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MC, 26yo male Unrestrained driver Late night accident

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Presentation on theme: "MC, 26yo male Unrestrained driver Late night accident"— Presentation transcript:

1 MC, 26yo male Unrestrained driver Late night accident
Collided head-on with wall at 60kmph

2 MC, 26yo male Brought to ED by ambulance
Isolated left lower limb injury Hip flexed, adducted, internally rotated Severe pain on attempted motion of hip No peripheral neurological/vascular deficit




6 Diagnosis Posterior dislocation of left hip Loose bone fragment
from ?posterior wall of acetabulum vs. femoral head Immediate attempt of reduction in ED under sedation – failed Brought to OR Hip reduced under GA

7 Post-manipulation CT Hip joint reduced Acetabulum intact
Fracture of femoral head below the fovea (insertion of ligamentum teres) Rotation of fractured fragment noted

8 Treatment Patient brought to OR ORIF of femoral head
Anterolateral approach to hip with trochanteric slide osteotomy Circulation-sparing approach

9 Treatment Fragment anatomically reduced and fixed with three screws
Troch osteotomy closed with screws Mobilised postoperatively Well at two months follow-up



12 Dislocations of hip High-energy trauma
Usually unrestrained occupants in MVA Also pedestrian MVA, falls from height, industrial accidents 50% associated with fractures elsewhere

13 Posterior Dislocation
Most common – over 90% Axial load applied to femur while hip flexed Impact of knee on dashboard

14 Associated Injuries Head, neck, face Chest /intra-abdominal injuries
50% have fractures elsewhere! Sciatic nerve injuries 10% to 20%! Thorough exam essential

15 Vascular supply Branches of profunda femoris
medial and lateral femoral circumflex Ascending branches are kinked/compressed in hip dislocation

16 Dislocated hip is an emergency
Management Dislocated hip is an emergency Full trauma survey Reduction restores blood flow through compressed vessels Goal to decrease risk of AVN and DJD AVN 5% with early reduction within 6 hours AVN 15% with reduction within 12 hours AVN 30% when reduction delayed >12 hours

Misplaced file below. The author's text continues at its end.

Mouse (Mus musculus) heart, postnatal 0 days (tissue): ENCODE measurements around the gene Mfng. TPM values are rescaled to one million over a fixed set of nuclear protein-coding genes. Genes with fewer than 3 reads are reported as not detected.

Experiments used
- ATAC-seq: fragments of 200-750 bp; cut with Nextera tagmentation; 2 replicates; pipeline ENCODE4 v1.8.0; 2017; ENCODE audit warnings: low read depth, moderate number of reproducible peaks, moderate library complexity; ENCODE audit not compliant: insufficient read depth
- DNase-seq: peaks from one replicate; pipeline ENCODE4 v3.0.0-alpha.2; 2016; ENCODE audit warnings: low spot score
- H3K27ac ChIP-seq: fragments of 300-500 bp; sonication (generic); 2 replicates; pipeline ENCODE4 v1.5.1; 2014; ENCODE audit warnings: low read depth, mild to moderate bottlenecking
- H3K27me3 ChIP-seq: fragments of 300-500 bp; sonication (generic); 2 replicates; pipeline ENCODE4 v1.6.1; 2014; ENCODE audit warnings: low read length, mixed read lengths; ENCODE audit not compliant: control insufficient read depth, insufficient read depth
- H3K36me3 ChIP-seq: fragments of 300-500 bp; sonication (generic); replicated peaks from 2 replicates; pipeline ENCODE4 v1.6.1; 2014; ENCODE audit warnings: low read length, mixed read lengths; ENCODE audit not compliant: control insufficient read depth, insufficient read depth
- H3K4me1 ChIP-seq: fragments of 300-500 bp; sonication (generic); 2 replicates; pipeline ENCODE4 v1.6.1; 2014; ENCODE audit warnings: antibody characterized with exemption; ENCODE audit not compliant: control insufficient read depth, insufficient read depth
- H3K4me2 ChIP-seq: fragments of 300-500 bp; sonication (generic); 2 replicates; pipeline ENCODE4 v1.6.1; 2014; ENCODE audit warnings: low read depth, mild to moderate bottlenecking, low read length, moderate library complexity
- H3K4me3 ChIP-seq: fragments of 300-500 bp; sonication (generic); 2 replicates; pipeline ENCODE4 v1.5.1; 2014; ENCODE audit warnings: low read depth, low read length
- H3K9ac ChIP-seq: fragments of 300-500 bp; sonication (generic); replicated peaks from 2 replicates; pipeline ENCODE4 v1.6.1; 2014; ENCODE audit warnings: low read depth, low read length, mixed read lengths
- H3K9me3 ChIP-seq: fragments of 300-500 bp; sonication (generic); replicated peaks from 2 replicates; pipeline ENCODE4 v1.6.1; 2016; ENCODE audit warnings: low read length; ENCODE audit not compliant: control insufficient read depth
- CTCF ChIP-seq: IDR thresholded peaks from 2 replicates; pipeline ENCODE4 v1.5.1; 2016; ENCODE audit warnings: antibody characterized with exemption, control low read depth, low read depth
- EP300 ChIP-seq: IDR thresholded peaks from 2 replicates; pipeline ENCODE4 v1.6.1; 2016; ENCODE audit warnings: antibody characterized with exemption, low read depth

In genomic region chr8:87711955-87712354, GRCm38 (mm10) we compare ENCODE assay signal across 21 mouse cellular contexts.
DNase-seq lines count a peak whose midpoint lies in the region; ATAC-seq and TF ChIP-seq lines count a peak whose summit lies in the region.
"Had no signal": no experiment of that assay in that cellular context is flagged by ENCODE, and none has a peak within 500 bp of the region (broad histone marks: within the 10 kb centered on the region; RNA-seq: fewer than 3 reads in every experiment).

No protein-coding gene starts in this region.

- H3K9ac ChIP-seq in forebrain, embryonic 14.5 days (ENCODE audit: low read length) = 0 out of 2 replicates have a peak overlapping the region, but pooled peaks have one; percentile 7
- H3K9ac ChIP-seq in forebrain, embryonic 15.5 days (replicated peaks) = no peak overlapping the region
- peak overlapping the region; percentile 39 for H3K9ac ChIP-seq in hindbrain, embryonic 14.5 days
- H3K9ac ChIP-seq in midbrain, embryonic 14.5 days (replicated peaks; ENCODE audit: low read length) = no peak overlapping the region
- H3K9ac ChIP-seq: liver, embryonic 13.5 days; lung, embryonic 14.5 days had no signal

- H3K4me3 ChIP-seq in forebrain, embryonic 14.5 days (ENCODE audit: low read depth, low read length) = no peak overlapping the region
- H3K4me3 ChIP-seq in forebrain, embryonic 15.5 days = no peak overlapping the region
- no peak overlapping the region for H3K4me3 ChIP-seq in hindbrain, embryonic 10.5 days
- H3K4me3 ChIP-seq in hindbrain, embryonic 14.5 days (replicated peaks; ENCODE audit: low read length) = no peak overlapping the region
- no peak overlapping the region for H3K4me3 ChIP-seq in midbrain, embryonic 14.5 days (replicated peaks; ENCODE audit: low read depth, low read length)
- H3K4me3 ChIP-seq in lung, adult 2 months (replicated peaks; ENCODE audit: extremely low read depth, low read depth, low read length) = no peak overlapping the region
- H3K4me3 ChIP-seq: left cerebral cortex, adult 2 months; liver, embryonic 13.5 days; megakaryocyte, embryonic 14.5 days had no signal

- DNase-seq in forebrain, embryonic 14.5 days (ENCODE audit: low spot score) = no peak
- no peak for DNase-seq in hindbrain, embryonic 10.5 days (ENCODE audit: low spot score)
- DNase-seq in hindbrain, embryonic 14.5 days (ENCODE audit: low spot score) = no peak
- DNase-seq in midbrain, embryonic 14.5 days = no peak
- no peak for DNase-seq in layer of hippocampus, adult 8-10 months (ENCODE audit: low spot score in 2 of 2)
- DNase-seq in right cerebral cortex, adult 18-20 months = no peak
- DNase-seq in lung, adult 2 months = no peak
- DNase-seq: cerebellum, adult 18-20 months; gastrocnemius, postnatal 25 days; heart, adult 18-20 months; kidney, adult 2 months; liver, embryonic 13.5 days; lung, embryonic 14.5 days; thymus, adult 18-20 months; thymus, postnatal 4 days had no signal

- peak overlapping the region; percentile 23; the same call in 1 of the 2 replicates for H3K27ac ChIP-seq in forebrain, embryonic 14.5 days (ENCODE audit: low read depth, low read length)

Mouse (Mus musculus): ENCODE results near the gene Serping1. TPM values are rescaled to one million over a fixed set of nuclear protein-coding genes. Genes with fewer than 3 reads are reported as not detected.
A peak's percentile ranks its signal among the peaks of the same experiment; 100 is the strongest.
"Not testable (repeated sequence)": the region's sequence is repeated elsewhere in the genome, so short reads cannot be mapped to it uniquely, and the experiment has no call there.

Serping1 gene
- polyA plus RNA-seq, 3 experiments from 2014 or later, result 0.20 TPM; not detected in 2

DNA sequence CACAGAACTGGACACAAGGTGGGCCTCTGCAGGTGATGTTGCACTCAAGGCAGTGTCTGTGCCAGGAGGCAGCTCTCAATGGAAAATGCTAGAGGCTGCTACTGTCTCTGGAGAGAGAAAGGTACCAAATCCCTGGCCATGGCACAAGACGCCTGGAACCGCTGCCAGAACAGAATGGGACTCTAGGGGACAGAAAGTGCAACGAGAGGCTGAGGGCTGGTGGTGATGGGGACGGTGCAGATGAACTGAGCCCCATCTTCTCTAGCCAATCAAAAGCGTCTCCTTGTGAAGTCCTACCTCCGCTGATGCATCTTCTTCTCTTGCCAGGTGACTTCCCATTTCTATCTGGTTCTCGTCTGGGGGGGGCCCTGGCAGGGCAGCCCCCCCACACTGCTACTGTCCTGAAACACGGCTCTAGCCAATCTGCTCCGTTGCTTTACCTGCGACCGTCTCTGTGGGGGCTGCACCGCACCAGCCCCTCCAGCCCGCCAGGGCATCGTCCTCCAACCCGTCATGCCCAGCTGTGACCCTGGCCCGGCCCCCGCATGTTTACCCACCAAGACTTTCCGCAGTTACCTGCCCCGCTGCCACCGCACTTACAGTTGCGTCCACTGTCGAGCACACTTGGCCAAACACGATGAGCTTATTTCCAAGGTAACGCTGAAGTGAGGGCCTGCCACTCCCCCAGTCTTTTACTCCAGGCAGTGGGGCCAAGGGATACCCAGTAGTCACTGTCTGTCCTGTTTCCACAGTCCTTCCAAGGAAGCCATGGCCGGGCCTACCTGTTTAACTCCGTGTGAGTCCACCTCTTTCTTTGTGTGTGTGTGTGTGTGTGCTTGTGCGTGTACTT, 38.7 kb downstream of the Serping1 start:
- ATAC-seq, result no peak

17 Reduction manoeuvre (Allis)
Patient supine Assistant stabilises pelvis Slowly flex hip to 900 Traction in line of femur Adduction and internal rotation Reduction often seen and felt

18 Post-reduction management
CT of affected hip (thin 2mm cuts) Look for congruency of reduction, loose fragments Mobilise early Touch down weight-bearing 4-6 weeks ROM precautions: no adduction, no internal rotation, no flexion > 60o AVN can occur up to 2-5 years

19 Open reduction Rarely needed Dislocations irreducible by closed means
Soft tissue interposition Femoral head buttonholed through capsule Nonconcentric reduction Fracture of femoral neck/head/acetabulum

20 Prognosis AVN 5% to 30% Posttraumatic OA most frequent
Recurrent dislocation 2% Neurovascular injury 10%-20% Sciatic nerve Prognosis unpredictable but 50% full recovery Heterotopic ossification 2% VTE 50%

21 Femoral head fractures
Rare injuries Almost all complicate hip dislocations 10% of posterior hip dislocations Fracture occurs by shear as femoral head dislocates History and presentation as in hip dislocation Patient posture may be less extreme

22 Pipkin Classification JBJS, 1957
I Fracture inferior to fovea II Fracture superior to fovea III Fracture of femoral head with fracture of femoral neck IV Fracture of femoral head with fracture of acetabulum

23 Pipkin, JBJS, 1957

24 Femoral head fractures - treatment
Pipkin 1 – closed treatment If reduction adequate (<1mm step-off) If reduction not adeuate – ORIF Small fragments can be excised Pipkin 2 – involve weighbearing surface Same recommendations but only anatomical reduction can be accepted with closed treatment Prognosis for AVN same as in simple dislocations

25 Approach to hip for fractures of femoral head Helfet, Lorich et al, J Orthop Trauma, 2005
Trochanteric slide osteotomy

26 Femoral head fractures - treatment
Pipkin 3 – femoral head fracture with associated fracture of neck Prognosis is poor - 50% AVN Pipkin 4 – femoral head fracture with associated fracture of acetabulum Acetabular fracture must be treated with ORIF Femoral head must also be treated with ORIF to allow early motion Prognosis variable - depends on acetabular fracture

27 Literature 1. Yoon TR et al Clinical and radiographic outcome of femoral head fractures: 30 patients followed for 3-10 years. Acta Orthop Scand Aug;72(4):348-53 2. Asghar FA, Karunakar MA. Femoral head fractures: diagnosis, management, and complications. Orthop Clin North Am Oct;35(4):463-72 3: Brooks RA, Ribbans WJ. Diagnosis and imaging studies of traumatic hip dislocations in the adult. Clin Orthop Relat Res Aug;(377):15-23 4: DeLee JC, Evans JA, Thomas J. Dislocation of the hip and associated femoral-head fractures. J Bone Joint Surg Am Sep;62(6):960-4 5. Henle P, Kloen P, Siebenrock KA. Femoral head injuries: Which treatment strategy can be recommended? Injury (4):478-88

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